Unbelievably, another February half-term is nearly over and we are enjoyed a fairly busy week at the museum, having largely escaped recent storms (other than for some very cold, very windy weather). The gallopers did suffer at the hands of the wind and as a result were not able to operate this week, however they have been tested and await only the alignment of diaries with the formal (external) assessor for fairground rides (under what is called the ADIPS scheme) before they can be put into public operation.
New steps have been fitted as a precaution against damage to those previously fitted, and the centre engine has been tested and staff familiarised with its revised operation.
Model T Fords
Even though we’ve been using these vehicles for several years, our recent revisions to the site driving policy requires us to demonstrate our familiarity with different vehicles. Matt usually uses the Tourer, whilst I favour the Crewe Tractor. So we carried out an exercise to demonstrate to each other that we are familiar with the type and can competently drive them (especially given their somewhat unconventional controls – when compared with almost all other vehicles!).
Narrow Gauge Railway
We anticipate an increase in use of the narrow gauge railway in 2021, when No.18 will be under overhaul and therefore the standard gauge operation will be curtailed in the Colliery (as Coffee Pot No.1 is not really suitable for daily operation and its wrought iron valve gear and rods require the locomotive to be operated with a certain degree of care – which can be be assisted by minimising its use as it celebrates its 149th birthday in 2020!).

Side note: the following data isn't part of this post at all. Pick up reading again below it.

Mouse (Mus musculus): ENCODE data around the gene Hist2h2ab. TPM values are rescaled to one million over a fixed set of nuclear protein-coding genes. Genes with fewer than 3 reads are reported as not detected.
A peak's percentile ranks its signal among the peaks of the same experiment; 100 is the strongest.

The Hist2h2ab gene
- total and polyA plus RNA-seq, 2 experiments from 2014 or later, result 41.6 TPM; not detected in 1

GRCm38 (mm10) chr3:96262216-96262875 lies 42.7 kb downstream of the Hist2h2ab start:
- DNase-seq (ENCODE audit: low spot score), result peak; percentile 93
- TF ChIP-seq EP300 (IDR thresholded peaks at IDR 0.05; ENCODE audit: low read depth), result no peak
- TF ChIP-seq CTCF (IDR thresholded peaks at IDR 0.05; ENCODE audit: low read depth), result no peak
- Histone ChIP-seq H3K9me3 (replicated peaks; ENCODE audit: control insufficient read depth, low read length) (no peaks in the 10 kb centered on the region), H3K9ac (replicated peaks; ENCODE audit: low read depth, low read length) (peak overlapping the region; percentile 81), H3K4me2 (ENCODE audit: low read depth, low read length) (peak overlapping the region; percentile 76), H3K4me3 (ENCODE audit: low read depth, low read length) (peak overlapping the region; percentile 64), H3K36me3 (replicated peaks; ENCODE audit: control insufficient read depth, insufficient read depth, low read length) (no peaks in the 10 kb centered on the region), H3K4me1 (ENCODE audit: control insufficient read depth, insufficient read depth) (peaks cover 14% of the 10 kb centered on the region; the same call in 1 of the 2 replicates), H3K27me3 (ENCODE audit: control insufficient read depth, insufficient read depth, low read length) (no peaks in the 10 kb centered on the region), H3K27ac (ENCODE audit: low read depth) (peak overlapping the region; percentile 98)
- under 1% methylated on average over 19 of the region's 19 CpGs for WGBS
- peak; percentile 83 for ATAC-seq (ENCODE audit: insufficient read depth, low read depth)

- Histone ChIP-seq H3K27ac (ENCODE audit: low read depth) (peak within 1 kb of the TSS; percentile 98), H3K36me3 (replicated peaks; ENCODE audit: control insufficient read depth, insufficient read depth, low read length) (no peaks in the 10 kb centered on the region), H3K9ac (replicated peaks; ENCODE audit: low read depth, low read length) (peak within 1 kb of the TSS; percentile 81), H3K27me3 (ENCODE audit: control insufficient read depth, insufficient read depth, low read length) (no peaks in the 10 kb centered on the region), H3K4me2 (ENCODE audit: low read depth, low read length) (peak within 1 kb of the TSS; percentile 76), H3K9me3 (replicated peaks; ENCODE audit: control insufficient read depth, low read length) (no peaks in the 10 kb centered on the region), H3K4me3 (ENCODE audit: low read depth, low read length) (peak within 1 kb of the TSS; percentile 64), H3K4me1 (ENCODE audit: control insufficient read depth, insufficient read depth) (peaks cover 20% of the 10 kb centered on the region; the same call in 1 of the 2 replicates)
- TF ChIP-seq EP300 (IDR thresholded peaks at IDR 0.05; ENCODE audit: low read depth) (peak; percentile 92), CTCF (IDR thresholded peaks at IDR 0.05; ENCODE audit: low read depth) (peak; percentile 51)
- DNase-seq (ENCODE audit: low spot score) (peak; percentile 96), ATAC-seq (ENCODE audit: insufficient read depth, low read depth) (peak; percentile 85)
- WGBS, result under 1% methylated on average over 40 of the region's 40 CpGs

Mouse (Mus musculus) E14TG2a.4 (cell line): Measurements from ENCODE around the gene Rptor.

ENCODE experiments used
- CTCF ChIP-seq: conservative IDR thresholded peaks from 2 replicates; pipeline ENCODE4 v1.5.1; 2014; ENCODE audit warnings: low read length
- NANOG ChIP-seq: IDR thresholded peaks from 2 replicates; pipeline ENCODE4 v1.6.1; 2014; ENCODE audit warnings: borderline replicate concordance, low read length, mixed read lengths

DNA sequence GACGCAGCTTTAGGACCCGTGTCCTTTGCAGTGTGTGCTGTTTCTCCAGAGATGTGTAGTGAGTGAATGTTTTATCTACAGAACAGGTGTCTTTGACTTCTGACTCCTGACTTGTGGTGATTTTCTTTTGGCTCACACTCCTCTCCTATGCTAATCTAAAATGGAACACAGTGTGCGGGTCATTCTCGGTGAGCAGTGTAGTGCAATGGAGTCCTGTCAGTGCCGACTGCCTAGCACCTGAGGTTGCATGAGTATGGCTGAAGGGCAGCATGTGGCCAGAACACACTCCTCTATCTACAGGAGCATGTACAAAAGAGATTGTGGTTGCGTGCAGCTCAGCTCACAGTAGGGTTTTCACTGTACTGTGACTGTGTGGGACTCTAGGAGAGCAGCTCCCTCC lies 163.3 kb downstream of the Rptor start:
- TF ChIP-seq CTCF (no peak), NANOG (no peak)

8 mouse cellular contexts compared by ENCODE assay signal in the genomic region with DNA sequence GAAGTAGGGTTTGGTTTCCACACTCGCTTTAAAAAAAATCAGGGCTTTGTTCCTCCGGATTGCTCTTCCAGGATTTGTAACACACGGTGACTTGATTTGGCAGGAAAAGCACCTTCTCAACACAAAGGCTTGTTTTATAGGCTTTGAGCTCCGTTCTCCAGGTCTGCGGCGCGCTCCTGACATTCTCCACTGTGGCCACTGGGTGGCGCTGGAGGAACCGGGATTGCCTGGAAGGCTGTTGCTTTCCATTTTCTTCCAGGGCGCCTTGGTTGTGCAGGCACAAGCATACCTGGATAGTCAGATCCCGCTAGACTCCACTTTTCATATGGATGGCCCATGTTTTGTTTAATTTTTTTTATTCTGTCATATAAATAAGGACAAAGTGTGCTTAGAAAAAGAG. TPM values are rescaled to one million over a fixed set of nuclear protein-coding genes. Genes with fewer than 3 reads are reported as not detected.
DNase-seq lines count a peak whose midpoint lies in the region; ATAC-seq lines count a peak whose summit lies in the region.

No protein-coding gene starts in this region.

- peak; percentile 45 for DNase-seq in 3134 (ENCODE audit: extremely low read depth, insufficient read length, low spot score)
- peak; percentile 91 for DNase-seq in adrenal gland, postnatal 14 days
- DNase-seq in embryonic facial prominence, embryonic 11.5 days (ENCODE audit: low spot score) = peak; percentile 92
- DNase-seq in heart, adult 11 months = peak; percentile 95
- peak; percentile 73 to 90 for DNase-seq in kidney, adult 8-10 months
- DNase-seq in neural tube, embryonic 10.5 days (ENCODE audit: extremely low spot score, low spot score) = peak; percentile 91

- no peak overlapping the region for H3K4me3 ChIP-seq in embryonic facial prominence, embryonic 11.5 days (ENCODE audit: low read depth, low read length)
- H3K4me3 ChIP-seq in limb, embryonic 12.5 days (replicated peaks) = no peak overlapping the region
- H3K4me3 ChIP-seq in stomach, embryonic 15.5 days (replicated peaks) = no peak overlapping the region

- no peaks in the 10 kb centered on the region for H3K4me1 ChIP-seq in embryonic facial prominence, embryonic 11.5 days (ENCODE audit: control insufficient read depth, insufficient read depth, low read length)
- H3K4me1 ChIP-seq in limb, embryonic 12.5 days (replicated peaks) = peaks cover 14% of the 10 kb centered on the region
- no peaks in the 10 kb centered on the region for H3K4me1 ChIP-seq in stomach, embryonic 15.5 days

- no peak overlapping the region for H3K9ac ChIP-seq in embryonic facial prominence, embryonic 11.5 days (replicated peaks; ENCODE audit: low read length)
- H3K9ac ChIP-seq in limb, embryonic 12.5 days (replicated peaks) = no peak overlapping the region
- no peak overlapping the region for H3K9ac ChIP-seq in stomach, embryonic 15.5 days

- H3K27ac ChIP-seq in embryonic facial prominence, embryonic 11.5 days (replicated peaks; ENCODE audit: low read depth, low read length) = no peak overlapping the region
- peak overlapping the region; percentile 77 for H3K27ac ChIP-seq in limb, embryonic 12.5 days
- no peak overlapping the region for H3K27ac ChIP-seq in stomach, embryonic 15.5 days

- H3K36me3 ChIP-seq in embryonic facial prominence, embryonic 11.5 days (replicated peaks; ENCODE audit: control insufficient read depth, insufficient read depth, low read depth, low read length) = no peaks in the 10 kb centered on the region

The plan, therefore, is to see Samson (and Glyder) in more regular operation, for which crew training will take place during this year. Samson is being modified to improve its usability towards this end.
On the infrastructure front, there are a number of challenges for drivers on the narrow gauge, some fun, some less so! One of the areas we have never really been happy with is the severity of the curve into the top yard from the Pockerley direction, with a gentle and sinuous route suddenly veering sharply to the left as it arrives in the yard. As a result of this, the second ex Eastriggs turnout is to be installed as part of a plan to achieve two things – firstly an easing of the curve and secondly a means of providing a headshunt to allow operations to take place within the yard, without risk of rolling stock straying onto the running line or disappearing towards Pockerley or the Sinkers headshunt ends of the triangle. It will also put all of the ‘main’ running lines onto 35lb rail of known origin.